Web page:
Home Men An Open Letter: My Response to “Stop Calling Sh*t Fatherless”

An Open Letter: My Response to “Stop Calling Sh*t Fatherless”


The other day, I came across an article entitled Stop Calling Sh*t Fatherless. The majority of the points made in the article I actually agreed with. The term itself is derogatory at best and inflammatory at worst. People toss it around flippantly on social media (I’m looking at you Twitter), and it has found its way into everyday conversation as well. Yes, there are bigger issues that affect society, and we need to promote an environment that encourages honest discourse.

But…what if the notion of fatherlessness is directly and indirectly connected to some of the social ills communities face? Nowadays anything that gives off a whiff of condemnation is shot down as judgmental and not progressive. Well, is it possible that our so-called progressiveness has actually caused society to regress?

*cue Jeopardy music*

Nevertheless, there are categories to being fatherless. Whatever the case, the term shouldn’t be tossed around as a slur. Calling someone fatherless doesn’t take into account the individual’s back-story. As a whole, men need to step up and be more proactive in their communities, irrespective of their ethnicity. Though my father was very active in my life, for most of my childhood, I grew up in a single mother household. Therefore, I will never slander a single mother doing what she has to do.

This isn’t directed at the men who are trying to take care of their kids or are an integral part of their community. But men, we have to be proactive, not just do better. Fatherlessness is a problem for homes and communities. Yes, women are holding our communities down, but that’s because they have to. Where are the men who are willing to stand up and take charge? Women shouldn’t have to shoulder the burden of holding down the neighborhood, protecting themselves, our kids, bringing home the bacon, and leading. This may come across as patriarchal, but they weren’t originally designed for that. But, we were.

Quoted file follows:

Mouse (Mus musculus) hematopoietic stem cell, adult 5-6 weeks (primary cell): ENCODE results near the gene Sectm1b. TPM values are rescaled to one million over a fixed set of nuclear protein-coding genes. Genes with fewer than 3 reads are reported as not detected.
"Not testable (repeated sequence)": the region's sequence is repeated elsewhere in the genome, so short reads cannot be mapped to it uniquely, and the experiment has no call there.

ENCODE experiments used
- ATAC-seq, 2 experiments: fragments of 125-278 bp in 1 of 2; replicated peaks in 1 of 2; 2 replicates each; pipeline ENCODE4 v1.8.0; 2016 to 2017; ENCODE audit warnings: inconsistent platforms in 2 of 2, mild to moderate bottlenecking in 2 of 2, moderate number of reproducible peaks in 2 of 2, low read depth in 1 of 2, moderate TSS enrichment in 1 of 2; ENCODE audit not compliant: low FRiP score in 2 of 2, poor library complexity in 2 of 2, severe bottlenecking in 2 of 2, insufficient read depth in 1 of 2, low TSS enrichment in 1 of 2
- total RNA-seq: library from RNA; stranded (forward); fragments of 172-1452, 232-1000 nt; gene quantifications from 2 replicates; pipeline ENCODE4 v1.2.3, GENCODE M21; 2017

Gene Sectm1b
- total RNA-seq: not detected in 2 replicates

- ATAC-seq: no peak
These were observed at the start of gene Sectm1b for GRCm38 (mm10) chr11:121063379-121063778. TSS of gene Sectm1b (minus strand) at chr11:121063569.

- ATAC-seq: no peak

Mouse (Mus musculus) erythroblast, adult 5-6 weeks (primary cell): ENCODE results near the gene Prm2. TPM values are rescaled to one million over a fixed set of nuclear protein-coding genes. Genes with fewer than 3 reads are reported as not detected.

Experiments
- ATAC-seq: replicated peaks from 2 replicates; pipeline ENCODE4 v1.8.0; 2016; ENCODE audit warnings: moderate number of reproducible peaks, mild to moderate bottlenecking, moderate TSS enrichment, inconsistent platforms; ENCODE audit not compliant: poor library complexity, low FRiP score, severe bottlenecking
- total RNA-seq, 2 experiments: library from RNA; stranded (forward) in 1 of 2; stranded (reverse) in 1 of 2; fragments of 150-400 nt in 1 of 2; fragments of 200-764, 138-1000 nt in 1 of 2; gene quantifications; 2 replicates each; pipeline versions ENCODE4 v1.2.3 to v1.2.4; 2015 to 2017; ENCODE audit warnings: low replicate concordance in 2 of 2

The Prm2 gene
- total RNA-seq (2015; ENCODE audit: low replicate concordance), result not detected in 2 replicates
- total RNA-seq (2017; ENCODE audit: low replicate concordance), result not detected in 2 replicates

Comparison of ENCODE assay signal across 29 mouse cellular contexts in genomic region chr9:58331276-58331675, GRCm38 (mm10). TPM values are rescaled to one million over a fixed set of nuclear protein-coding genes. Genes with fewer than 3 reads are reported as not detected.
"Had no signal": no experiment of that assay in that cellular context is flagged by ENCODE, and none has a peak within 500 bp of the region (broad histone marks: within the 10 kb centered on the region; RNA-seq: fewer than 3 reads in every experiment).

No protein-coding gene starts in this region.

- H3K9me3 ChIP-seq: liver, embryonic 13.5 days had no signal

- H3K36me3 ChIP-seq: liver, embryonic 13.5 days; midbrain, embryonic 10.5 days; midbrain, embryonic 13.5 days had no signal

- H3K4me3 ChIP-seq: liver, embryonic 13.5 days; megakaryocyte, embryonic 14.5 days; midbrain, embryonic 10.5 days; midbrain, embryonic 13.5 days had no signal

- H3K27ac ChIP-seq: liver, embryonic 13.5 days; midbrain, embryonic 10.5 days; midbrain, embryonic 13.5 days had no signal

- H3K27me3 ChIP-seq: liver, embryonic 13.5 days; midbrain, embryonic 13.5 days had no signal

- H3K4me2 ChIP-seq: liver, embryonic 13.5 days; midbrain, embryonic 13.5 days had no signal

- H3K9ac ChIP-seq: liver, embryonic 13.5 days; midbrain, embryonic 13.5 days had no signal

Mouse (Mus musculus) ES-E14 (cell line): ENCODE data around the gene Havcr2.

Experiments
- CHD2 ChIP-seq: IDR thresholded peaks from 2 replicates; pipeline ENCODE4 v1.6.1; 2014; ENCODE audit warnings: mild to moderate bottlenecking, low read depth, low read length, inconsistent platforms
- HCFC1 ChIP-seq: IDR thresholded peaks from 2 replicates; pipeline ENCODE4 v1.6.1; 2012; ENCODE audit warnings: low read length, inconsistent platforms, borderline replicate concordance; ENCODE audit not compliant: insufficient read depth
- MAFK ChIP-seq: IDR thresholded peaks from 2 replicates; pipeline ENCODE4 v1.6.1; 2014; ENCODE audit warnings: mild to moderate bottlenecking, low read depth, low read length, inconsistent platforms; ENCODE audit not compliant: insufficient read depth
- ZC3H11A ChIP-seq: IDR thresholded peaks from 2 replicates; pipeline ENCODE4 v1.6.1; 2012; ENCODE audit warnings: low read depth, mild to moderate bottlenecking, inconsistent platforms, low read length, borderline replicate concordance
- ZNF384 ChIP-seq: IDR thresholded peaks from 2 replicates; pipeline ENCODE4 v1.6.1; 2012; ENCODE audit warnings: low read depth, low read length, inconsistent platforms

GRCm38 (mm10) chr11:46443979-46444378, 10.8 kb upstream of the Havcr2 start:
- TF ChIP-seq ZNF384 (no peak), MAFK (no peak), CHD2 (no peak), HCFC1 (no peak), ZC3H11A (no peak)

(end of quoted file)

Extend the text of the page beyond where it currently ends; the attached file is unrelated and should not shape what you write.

The lack of a father/father figure does play a part in how boys turn into grown men, and how girls turn into grown women. Studies have borne this out. The root causes can be generational, such as when those in our parent’s generation saw Big Mama ruling the house. Or maybe Pop Pop was home but wasn’t doing much. The examples were set, and since that was what our parents saw, it seemed right to them. The fatherless epidemic also stems from issues that some men haven’t dealt with internally. Frankly, they need healing, and some may even need to be taught how to be present in the life of their child.

Then, there are men who don’t do what they’re supposed to do, period. They don’t see a need to step up, nor do they want to. Other than selfishness, there isn’t anything that prevents them from being present. For those who are “fatherless,” this is what stings most of all. To know that a man could be around, for his family and community, but he chooses not to was unfathomable at one time. Now, we expect it. I’m not sure if that says more about the individual or society, but I digress.

The lack of having a father manifests itself in various ways depending on the person. For young men it could be the beginning of heading down the criminal road, or it could fuel them to greatness. For young women it could lead to frigidity towards men, promiscuity, or inspire them as well. Again, it manifests itself in different ways.

For every person that says fathers aren’t integral to kids, family, and the community, there is a person who will use their own life to refute that way of thinking. It may take time to strip away the muck and get to the core, but I’d bet in some form or fashion, it’ll always be connected to the “dad.” Even if a father isn’t in the home, but he remains active in their child’s life, then their child is on more stable footing.

We men should be taking the lead in setting a standard that encourages fathering (when able), and we should not let children be fatherless. If it means inconveniencing ourselves to ensure they get what they need, then so be it. Taking an active role now will benefit society later, but more importantly, it will benefit our children now.

Darrk Gable is a man on a mission to expand minds, including his.  He has latent talents that are just starting to arrive on the scene. Darrk looks at life from a biblically practical aspect and shares truths that are self evident. If folks don’t agree, well God bless ‘em anyway.